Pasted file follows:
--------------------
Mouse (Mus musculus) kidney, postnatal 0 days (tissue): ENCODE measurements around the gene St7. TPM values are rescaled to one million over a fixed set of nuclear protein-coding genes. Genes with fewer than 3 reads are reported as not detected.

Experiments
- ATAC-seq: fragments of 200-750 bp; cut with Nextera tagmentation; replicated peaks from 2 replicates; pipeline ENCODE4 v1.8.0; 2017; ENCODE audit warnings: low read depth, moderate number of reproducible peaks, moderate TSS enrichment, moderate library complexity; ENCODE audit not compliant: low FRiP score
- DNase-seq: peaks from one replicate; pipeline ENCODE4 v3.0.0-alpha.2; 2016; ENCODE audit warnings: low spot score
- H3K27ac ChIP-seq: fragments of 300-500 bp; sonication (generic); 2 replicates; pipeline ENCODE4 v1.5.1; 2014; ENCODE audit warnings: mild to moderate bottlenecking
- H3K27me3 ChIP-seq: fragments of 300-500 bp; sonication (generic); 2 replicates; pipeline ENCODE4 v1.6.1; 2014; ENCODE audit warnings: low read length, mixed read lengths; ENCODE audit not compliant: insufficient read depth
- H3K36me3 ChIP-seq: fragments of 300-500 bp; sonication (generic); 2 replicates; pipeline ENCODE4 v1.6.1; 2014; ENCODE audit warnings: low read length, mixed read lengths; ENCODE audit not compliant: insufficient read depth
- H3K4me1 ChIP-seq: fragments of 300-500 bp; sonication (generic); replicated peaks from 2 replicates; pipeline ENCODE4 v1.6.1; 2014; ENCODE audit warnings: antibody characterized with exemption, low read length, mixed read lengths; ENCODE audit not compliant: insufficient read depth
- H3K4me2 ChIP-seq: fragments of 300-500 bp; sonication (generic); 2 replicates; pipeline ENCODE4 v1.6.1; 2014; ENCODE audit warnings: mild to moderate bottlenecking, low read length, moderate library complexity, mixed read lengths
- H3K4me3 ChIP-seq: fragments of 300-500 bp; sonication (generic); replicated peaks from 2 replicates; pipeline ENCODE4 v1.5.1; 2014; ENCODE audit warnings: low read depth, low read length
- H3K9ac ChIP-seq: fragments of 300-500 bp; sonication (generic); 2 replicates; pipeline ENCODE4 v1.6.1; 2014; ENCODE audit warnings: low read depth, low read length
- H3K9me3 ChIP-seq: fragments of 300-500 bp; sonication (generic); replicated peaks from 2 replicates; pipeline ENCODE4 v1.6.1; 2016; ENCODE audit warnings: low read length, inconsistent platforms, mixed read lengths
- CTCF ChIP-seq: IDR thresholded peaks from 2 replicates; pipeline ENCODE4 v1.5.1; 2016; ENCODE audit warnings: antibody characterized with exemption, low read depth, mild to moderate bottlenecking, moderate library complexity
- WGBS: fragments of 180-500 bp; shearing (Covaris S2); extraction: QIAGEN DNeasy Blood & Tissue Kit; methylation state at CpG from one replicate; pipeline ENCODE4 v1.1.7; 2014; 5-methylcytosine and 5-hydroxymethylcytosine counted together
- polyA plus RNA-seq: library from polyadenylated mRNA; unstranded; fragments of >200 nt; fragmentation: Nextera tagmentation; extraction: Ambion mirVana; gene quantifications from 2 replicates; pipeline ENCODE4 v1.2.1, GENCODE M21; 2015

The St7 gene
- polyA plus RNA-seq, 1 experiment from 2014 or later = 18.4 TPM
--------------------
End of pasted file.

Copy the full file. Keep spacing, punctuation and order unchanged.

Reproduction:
Mouse (Mus musculus) kidney, postnatal 0 days (tissue): ENCODE measurements around the gene St7. TPM values are rescaled to one million over a fixed set of nuclear protein-coding genes. Genes with fewer than 3 reads are reported as not detected.

Experiments
- ATAC-seq: fragments of 200-750 bp; cut with Nextera tagmentation; replicated peaks from 2 replicates; pipeline ENCODE4 v1.8.0; 2017; ENCODE audit warnings: low read depth, moderate number of reproducible peaks, moderate TSS enrichment, moderate library complexity; ENCODE audit not compliant: low FRiP score
- DNase-seq: peaks from one replicate; pipeline ENCODE4 v3.0.0-alpha.2; 2016; ENCODE audit warnings: low spot score
- H3K27ac ChIP-seq: fragments of 300-500 bp; sonication (generic); 2 replicates; pipeline ENCODE4 v1.5.1; 2014; ENCODE audit warnings: mild to moderate bottlenecking
- H3K27me3 ChIP-seq: fragments of 300-500 bp; sonication (generic); 2 replicates; pipeline ENCODE4 v1.6.1; 2014; ENCODE audit warnings: low read length, mixed read lengths; ENCODE audit not compliant: insufficient read depth
- H3K36me3 ChIP-seq: fragments of 300-500 bp; sonication (generic); 2 replicates; pipeline ENCODE4 v1.6.1; 2014; ENCODE audit warnings: low read length, mixed read lengths; ENCODE audit not compliant: insufficient read depth
- H3K4me1 ChIP-seq: fragments of 300-500 bp; sonication (generic); replicated peaks from 2 replicates; pipeline ENCODE4 v1.6.1; 2014; ENCODE audit warnings: antibody characterized with exemption, low read length, mixed read lengths; ENCODE audit not compliant: insufficient read depth
- H3K4me2 ChIP-seq: fragments of 300-500 bp; sonication (generic); 2 replicates; pipeline ENCODE4 v1.6.1; 2014; ENCODE audit warnings: mild to moderate bottlenecking, low read length, moderate library complexity, mixed read lengths
- H3K4me3 ChIP-seq: fragments of 300-500 bp; sonication (generic); replicated peaks from 2 replicates; pipeline ENCODE4 v1.5.1; 2014; ENCODE audit warnings: low read depth, low read length
- H3K9ac ChIP-seq: fragments of 300-500 bp; sonication (generic); 2 replicates; pipeline ENCODE4 v1.6.1; 2014; ENCODE audit warnings: low read depth, low read length
- H3K9me3 ChIP-seq: fragments of 300-500 bp; sonication (generic); replicated peaks from 2 replicates; pipeline ENCODE4 v1.6.1; 2016; ENCODE audit warnings: low read length, inconsistent platforms, mixed read lengths
- CTCF ChIP-seq: IDR thresholded peaks from 2 replicates; pipeline ENCODE4 v1.5.1; 2016; ENCODE audit warnings: antibody characterized with exemption, low read depth, mild to moderate bottlenecking, moderate library complexity
- WGBS: fragments of 180-500 bp; shearing (Covaris S2); extraction: QIAGEN DNeasy Blood & Tissue Kit; methylation state at CpG from one replicate; pipeline ENCODE4 v1.1.7; 2014; 5-methylcytosine and 5-hydroxymethylcytosine counted together
- polyA plus RNA-seq: library from polyadenylated mRNA; unstranded; fragments of >200 nt; fragmentation: Nextera tagmentation; extraction: Ambion mirVana; gene quantifications from 2 replicates; pipeline ENCODE4 v1.2.1, GENCODE M21; 2015

The St7 gene
- polyA plus RNA-seq, 1 experiment from 2014 or later = 18.4 TPM